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Cross-sectional study
Nine per cent of nurses across Europe report intent to leave their profession, with burnout among the associated personal and professional factors
  1. Michael Simon
  1. Faculty of Health Sciences, University of Southampton, Southampton, UK
  1. Correspondence to : Dr Michael Simon
    Faculty of Health Sciences, University of Southampton, Highfield Campus Southampton, Southampton SO17 1BJ, UK; m.simon{at}soton.ac.uk

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Implications for practice and research

  • The association between leaving intentions and burnout gives policymakers and nurse managers the opportunity to pay attention to burnout and its precursors as potential drivers of professional leaving.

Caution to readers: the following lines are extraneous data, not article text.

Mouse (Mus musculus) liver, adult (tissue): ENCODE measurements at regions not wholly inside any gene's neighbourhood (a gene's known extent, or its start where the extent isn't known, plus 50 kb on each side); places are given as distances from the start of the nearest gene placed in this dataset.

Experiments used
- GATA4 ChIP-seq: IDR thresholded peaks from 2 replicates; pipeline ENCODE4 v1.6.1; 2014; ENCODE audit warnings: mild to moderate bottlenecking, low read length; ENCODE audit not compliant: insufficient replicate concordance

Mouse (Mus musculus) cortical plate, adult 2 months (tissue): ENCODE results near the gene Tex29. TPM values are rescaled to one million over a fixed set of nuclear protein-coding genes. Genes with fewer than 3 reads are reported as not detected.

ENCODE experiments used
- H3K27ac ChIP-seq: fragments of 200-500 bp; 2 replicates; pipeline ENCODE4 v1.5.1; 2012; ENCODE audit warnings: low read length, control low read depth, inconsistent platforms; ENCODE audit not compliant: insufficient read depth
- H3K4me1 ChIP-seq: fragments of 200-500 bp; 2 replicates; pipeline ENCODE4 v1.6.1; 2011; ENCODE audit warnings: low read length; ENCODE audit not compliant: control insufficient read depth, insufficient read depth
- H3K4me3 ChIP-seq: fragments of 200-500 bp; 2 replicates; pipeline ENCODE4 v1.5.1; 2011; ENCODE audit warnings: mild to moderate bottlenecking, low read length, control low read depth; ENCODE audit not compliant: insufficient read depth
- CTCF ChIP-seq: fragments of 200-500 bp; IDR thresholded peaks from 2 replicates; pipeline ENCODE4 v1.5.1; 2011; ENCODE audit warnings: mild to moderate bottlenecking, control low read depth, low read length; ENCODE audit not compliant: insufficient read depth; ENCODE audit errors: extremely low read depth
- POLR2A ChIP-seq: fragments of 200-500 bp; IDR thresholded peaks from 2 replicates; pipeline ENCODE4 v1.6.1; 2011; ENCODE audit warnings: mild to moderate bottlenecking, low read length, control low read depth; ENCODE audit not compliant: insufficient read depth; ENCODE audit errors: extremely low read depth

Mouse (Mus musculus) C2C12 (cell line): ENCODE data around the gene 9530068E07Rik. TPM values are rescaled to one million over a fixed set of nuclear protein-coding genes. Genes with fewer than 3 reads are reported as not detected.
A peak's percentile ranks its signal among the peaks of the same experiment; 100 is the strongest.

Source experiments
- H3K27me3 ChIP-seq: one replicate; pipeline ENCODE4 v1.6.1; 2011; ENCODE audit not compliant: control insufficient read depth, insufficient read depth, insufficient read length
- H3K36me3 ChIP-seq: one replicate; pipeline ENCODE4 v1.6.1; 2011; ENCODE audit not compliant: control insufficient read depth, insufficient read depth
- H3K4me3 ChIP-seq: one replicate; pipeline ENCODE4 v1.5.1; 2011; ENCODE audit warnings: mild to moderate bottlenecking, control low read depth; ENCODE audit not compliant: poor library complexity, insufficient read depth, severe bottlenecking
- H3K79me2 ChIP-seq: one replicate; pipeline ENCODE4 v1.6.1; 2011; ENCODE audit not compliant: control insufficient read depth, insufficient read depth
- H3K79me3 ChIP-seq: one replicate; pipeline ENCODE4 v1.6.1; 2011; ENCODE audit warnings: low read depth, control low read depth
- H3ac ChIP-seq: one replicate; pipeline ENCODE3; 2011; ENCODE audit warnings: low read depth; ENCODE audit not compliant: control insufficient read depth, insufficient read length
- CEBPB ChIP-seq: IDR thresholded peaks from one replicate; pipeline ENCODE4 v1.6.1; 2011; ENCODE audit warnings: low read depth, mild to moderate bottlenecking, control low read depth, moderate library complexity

• The study has the same limitations of many cross-sectional studies by focusing on work life and omitting contextual factors such as economic and family background.

  • Future studies should consider actual leaving rather than intentions, adopt more developed models of organisational leaving1 and prospective designs.

Context

Nursing shortages are a recurrent problem in healthcare systems worldwide. Two basic mechanisms are considered to maintain and develop a sufficient nursing workforce: first, increasing the inflow of personnel into the active nursing workforce (eg, through training or immigration) and second, …

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